No. This would conflict with the work of Blaise. Also even if we'd add that now it would not make 3.2 as it would be a too invasive change. So the earliest release would be 3.4 and for that I plan to have the real thing integrated into trunk. Thus it would be wasted effort to add that now. 

Regards, 
Sven 

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Re: C-blocks

Ryan Joseph


> On Nov 15, 2018, at 5:09 PM, Sven Barth via fpc-pascal <[hidden email]> wrote:
>
> Unlike you I'm in active contact with the developer and the last message was only a few months ago.

That’s good news then but I’m not going to hold my breath. Best of luck to the man.

>
>
> Would it be permitted to add inline declarations of nested functions as a temporary replacement? They don’t capture state but at least they solve the issue of polluting namespace with named functions which you use in only one location. Better than nothing (since that’s what we’re realistically looking at) and no new complicated features.
>
> No. This would conflict with the work of Blaise. Also even if we'd add that now it would not make 3.2 as it would be a too invasive change. So the earliest release would be 3.4 and for that I plan to have the real thing integrated into trunk. Thus it would be wasted effort to add that now.

I just went back and read some of old threads of where closure support is at and it was mentioned that closures (i.e. what Delphi is calling anonymous functions) are actually a pretty heavy weight concept and require a non-trivial amount of overheard. Looking at the c-blocks implementation Jonas did the and RTL behind it confirms this to me.

Given that, having a light-weight “anonymous nested function” (not a “reference to” closure) is actually a nice compliment and in fact 2 different things. As FPC’s current c-blocks support demonstrates, it has closure properties but NOT anonymous functions (yet), which are indeed 2 distance concepts. Seems to be both are good to have.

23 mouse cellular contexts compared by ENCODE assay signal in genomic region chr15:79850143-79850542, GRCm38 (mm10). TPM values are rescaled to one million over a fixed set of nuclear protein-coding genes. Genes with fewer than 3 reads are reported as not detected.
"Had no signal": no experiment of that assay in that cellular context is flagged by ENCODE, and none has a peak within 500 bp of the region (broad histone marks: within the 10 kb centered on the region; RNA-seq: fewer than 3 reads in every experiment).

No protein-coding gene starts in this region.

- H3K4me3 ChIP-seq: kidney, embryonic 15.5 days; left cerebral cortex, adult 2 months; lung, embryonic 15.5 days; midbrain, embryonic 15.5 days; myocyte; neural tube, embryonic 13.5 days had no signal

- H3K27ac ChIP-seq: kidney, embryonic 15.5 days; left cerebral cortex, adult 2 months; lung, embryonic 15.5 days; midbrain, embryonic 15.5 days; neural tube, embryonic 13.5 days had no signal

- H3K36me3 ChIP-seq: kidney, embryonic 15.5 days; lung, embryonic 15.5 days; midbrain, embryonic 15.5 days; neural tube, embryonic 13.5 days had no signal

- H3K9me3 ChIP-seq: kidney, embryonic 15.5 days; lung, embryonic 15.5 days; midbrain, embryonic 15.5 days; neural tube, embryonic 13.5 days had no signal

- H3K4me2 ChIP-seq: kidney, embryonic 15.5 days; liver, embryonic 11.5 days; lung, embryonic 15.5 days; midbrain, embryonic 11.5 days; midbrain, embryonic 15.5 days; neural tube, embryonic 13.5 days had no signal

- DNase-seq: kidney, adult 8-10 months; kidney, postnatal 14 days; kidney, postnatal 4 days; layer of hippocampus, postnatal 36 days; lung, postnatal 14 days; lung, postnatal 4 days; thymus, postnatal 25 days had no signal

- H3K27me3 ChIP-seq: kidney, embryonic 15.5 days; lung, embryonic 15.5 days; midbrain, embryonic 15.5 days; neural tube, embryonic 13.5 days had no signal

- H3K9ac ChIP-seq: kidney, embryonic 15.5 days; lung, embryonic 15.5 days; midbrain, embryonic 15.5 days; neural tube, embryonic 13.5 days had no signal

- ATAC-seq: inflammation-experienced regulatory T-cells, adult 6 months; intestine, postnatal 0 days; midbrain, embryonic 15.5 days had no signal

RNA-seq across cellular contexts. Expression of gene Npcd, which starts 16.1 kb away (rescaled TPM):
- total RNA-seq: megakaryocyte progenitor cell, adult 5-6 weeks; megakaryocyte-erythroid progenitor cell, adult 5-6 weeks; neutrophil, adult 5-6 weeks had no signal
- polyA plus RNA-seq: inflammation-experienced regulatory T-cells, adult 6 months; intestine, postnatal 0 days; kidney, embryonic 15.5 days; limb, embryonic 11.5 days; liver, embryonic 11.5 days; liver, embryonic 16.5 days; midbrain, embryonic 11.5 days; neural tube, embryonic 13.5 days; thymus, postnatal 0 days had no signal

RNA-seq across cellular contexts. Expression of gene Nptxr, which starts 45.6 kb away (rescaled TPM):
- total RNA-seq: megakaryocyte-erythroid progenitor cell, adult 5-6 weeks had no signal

Regards,
        Ryan Joseph

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Re: C-blocks

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Am Do., 15. Nov. 2018, 15:01 hat Ryan Joseph <[hidden email]> geschrieben:
Given that, having a light-weight “anonymous nested function” (not a “reference to” closure) is actually a nice compliment and in fact 2 different things. As FPC’s current c-blocks support demonstrates, it has closure properties but NOT anonymous functions (yet), which are indeed 2 distance concepts. Seems to be both are good to have.

No, too many ways to do the same thing don't make things easier, not to mention that everything needs to be maintained. So this gets a definite "no" from me. 

Also the overhead for calling an anonymous function is only that for a virtual method call. 

Regards, 
Sven 

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Re: C-blocks

Ryan Joseph


> On Nov 15, 2018, at 11:30 PM, Sven Barth via fpc-pascal <[hidden email]> wrote:
>
> No, too many ways to do the same thing don't make things easier, not to mention that everything needs to be maintained. So this gets a definite "no" from me.
>
> Also the overhead for calling an anonymous function is only that for a virtual method call.

Do you mean if the anonymous function has no state it’s only a single function call?

After reading old forum posts it sounded like this was going to be implemented by some reference counted structure which was allocated on the heap and even using interfaces perhaps. Depending on how this is implemented it may not be possible to prevent them from capturing state if the anonymous function accesses variables in the parent scope.

How much of that is accurate?

Regards,
        Ryan Joseph

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Re: C-blocks